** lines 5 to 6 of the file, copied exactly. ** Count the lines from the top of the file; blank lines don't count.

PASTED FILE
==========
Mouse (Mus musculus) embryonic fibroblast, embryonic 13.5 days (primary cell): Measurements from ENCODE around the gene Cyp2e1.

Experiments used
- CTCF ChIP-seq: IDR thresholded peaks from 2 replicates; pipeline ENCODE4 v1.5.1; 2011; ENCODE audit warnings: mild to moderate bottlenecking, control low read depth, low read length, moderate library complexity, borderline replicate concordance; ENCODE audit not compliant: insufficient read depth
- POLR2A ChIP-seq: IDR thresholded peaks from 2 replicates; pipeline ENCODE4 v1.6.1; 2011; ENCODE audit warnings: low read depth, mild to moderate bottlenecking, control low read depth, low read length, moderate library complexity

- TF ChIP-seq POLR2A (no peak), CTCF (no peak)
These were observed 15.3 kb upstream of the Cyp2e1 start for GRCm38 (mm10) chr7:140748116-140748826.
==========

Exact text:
- TF ChIP-seq POLR2A (no peak), CTCF (no peak)
These were observed 15.3 kb upstream of the Cyp2e1 start for GRCm38 (mm10) chr7:140748116-140748826.